Diplomas for the Class of 2015: Many Fall Short of College and Workforce Expectations

Thursday, November 3, 2016Printer-friendly version

Washington, D.C. — November 3, 2016 — Achieve today released a new edition of “How the States Got Their Rates,” a report compiling high school diploma options available to the class of 2015 in all 50 states and the District of Columbia alongside their graduation rates. The analysis looked at how many diplomas a state offered, whether the diplomas required students to complete college- and career-ready (CCR) course requirements in English Language Arts (ELA)/literacy and mathematics, assessment requirements for earning the diplomas, and if student subgroup outcomes were reported by diploma type.

Much like last year’s report, Achieve’s analysis reveals that while many states have multiple diploma options for students, they are largely not publicly reporting how many students earn each type of diploma, or modify or substitute required courses. Most states report how many students are graduating, but not whether those graduates are academically ready for college or career.

“While it’s true that there has been an overall increase in graduation rates across the country, what’s less apparent is what that diploma really represents” said Sandy Boyd, Chief Operating Officer of Achieve. “There’s plenty of evidence that far too many students who get a diploma still lack the knowledge and skills they need to succeed in college and careers after high school.”

The report details the 95 options (an increase from the 93 options available last year) that states offer for students to receive a high school diploma. In addition, many districts have their own graduation requirements above their state’s requirements. A few states have no requirements at all, relying on districts to set their own.

“When states offer students anything other than a college- and career-ready diploma option, we owe it to students to ensure that whichever option they choose will leave them prepared to pursue the future of their choosing after high school,” said Boyd. “States have adopted rigorous academic standards in core subjects that reflect the real-world demands of life after high school, but too many states aren’t taking the next step, which is to require students to take courses that actually teach those standards in order to graduate. For many kids, a high school diploma provides false assurances of academic readiness for success after high school.”

Key findings from Achieve’s analysis include:

  • In 16 states, the state does not offer a diploma that requires students to complete CCR requirements in ELA and mathematics (Minimum diploma). (Three fewer states than in 2014.)
  • For the first time, Minnesota, Nebraska, and West Virginia expected their graduates to earn a diploma that includes CCR requirements in ELA and mathematics (CCR mandatory). They joined Delaware, the District of Columbia, Georgia, Kentucky, and Tennessee, who had these requirements in place for the class of 2014. In these states, the graduation rate is the same as the percentage of students who graduate having earned the CCR diploma option.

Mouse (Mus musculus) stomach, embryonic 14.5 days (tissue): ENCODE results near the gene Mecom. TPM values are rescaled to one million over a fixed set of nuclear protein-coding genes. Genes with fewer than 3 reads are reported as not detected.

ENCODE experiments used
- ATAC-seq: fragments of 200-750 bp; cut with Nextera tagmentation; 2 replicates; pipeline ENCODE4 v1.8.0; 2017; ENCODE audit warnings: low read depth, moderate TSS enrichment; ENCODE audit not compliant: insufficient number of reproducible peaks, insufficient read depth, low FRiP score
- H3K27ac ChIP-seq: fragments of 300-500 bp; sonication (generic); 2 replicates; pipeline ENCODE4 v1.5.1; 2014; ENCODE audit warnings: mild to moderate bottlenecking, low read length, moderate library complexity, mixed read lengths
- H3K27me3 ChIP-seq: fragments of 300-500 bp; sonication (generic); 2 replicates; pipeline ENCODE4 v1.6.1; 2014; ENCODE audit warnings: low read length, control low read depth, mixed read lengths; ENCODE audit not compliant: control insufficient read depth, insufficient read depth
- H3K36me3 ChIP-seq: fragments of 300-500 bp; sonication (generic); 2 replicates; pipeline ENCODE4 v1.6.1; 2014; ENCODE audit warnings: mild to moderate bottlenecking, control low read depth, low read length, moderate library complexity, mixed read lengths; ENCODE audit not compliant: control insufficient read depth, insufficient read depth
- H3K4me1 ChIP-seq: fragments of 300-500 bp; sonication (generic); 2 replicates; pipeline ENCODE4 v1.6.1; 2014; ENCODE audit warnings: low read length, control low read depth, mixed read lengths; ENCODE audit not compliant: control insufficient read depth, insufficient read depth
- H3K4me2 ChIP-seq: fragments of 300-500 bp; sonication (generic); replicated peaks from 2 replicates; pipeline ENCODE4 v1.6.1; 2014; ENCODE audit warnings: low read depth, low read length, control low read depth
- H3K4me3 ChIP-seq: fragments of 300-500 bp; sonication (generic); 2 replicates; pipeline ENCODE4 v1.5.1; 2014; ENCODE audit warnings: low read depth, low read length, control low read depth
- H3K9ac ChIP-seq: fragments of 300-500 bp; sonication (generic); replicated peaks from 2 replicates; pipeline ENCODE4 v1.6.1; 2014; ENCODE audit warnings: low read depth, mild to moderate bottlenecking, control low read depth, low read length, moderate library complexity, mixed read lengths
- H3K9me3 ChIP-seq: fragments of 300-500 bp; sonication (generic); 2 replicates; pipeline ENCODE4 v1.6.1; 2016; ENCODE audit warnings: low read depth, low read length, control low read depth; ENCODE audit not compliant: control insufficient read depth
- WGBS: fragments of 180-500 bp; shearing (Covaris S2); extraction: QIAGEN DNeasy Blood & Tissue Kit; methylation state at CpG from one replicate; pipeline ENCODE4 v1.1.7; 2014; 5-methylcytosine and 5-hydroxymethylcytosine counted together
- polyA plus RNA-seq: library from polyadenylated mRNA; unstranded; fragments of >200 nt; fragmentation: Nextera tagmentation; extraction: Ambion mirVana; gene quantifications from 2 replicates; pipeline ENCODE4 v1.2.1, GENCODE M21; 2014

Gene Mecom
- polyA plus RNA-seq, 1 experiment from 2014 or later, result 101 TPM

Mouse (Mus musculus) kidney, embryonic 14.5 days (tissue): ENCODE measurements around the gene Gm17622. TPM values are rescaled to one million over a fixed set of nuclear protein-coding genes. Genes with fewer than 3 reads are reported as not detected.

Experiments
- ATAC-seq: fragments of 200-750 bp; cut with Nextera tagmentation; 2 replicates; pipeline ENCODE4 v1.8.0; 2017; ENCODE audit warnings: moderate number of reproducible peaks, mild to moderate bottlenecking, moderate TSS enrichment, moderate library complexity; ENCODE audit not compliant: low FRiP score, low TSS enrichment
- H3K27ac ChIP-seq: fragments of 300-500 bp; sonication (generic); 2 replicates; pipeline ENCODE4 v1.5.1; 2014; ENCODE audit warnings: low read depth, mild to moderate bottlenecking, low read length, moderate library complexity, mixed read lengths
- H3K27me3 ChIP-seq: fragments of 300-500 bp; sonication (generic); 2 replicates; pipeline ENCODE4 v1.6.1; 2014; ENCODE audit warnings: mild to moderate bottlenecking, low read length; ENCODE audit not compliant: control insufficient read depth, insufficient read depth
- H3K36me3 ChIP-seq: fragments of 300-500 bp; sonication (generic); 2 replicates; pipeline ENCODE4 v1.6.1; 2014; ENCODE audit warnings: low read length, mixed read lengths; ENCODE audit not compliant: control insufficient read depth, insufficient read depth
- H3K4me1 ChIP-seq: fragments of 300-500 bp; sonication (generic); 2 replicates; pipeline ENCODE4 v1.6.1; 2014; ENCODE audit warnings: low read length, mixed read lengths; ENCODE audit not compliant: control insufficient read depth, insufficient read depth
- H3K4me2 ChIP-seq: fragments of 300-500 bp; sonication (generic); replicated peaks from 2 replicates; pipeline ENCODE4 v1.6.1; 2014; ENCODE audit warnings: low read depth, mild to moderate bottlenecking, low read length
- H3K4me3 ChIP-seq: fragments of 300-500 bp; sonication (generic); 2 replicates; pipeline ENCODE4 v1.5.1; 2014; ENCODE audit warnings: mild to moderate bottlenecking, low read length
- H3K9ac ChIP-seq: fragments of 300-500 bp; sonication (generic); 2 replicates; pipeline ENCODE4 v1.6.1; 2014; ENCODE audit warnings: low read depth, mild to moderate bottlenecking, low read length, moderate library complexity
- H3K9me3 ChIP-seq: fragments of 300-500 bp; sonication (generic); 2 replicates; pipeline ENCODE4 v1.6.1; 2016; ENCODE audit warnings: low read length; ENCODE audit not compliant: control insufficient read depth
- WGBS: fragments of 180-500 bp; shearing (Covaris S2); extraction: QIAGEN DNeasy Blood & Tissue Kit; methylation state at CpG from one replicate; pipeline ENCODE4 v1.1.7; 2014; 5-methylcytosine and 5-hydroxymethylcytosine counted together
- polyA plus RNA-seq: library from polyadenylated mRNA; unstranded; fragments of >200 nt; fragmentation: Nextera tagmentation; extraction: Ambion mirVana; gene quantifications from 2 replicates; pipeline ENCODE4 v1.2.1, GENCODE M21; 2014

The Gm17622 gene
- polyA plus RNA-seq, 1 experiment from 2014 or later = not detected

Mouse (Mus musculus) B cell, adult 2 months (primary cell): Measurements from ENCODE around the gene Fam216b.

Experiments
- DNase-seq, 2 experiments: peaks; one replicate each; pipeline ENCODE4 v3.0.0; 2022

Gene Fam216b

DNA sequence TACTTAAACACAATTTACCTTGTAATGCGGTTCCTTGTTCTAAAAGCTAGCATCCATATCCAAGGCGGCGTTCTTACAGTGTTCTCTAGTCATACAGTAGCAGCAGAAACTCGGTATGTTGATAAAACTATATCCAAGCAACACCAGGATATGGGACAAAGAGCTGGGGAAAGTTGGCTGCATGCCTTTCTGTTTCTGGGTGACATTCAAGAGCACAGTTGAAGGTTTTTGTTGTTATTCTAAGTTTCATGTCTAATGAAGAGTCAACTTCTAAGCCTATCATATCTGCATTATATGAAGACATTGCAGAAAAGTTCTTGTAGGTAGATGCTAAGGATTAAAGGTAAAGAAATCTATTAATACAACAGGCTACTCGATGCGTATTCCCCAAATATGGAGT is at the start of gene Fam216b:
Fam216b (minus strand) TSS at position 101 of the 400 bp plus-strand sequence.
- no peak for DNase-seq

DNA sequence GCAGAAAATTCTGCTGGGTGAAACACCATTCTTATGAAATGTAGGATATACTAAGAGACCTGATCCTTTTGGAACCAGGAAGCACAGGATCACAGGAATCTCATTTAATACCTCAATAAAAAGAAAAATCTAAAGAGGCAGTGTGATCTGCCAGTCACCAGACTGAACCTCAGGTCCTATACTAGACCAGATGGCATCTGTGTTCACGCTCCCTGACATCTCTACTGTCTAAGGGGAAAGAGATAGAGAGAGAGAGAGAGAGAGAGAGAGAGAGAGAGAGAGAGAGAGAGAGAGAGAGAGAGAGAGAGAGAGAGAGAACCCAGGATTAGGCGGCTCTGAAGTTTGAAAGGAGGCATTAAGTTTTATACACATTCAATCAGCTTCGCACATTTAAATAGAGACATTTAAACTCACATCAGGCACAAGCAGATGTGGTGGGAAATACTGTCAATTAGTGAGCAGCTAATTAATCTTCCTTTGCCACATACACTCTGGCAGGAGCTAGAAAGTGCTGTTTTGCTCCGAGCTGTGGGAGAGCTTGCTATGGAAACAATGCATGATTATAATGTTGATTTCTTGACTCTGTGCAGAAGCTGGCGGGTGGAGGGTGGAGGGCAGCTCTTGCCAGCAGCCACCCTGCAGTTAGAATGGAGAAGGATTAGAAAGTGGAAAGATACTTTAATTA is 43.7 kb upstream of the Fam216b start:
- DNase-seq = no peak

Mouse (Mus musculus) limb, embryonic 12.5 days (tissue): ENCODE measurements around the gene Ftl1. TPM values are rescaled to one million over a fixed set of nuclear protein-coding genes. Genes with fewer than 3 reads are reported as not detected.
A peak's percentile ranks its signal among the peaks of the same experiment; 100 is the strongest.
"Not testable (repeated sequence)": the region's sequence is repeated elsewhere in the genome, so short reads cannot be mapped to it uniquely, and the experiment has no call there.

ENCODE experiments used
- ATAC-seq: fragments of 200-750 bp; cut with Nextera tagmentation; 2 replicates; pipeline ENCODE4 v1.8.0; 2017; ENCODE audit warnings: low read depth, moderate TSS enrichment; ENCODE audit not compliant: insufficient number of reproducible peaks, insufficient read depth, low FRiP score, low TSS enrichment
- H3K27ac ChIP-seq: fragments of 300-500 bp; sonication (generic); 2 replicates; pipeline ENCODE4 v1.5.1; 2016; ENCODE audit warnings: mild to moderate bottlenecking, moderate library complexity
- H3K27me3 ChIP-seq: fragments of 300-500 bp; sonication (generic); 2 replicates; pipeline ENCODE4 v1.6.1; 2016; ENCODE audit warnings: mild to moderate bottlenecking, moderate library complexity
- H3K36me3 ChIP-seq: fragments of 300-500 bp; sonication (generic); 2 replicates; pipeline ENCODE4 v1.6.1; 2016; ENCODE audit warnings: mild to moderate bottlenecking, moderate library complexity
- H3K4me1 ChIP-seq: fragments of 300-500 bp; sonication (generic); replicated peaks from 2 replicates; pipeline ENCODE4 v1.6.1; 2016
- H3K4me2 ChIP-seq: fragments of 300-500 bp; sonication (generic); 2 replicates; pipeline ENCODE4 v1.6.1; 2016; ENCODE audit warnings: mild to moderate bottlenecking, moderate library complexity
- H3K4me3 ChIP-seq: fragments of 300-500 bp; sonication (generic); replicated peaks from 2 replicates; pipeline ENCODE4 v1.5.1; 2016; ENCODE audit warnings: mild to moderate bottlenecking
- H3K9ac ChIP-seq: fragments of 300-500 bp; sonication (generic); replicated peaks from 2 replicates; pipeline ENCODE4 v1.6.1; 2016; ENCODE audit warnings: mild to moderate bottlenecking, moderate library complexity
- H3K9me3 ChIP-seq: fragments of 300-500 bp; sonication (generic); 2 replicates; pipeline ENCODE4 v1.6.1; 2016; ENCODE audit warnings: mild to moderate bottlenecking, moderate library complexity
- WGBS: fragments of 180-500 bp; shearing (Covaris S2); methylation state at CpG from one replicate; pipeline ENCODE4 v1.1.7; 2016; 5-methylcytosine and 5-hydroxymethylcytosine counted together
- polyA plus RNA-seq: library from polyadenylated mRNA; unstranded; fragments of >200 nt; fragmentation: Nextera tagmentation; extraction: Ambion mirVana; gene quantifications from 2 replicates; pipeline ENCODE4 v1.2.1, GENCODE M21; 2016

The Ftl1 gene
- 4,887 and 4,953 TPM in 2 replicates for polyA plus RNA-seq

• In 27 states, students have multiple diploma options. In all of these states, at least one option falls short of CCR expectations in ELA and mathematics (CCR default with minimum or personal modification opt out, or CCR opt in).
  • Out of these 27 states, only 11 publicly report the percentage of students earning the CCR-level diploma.

There are a number of simple steps that states can take to increase transparency around diplomas and student outcomes to inform decision-making by students, families, educators, and policymakers. These include:

  • Publishing clear information for students and parents about various diploma options, their requirements, and how these options align with the requirements for college and careers;
  • Publishing accessible and clear information about the percentage of students completing each diploma or pathway option, and disaggregating this data by student subgroup;
  • Monitoring how many and which students are opting out of a college- and career-ready course of study or modifying (i.e., lessening) their course of study to know whether this policy provides an appropriate but infrequently used safety valve — or a loophole that leaves students underprepared.

The full report can be found at https://www.achieve.org/how-the-states-got-their-rates-2015-graduates. Last year’s report can be found at https://www.achieve.org/how-the-states-got-their-rates.

For a complete list of states’ most recent high school diploma options, including mathematics and ELA/literacy course requirements, please visit https://www.achieve.org/graduation-requirements

MEDIA CONTACT: Chad Colby (202) 419-1570, ccolby@achieve.org

Kelly Van Beveren (202) 745-2306, kvanbeveren@achieve.org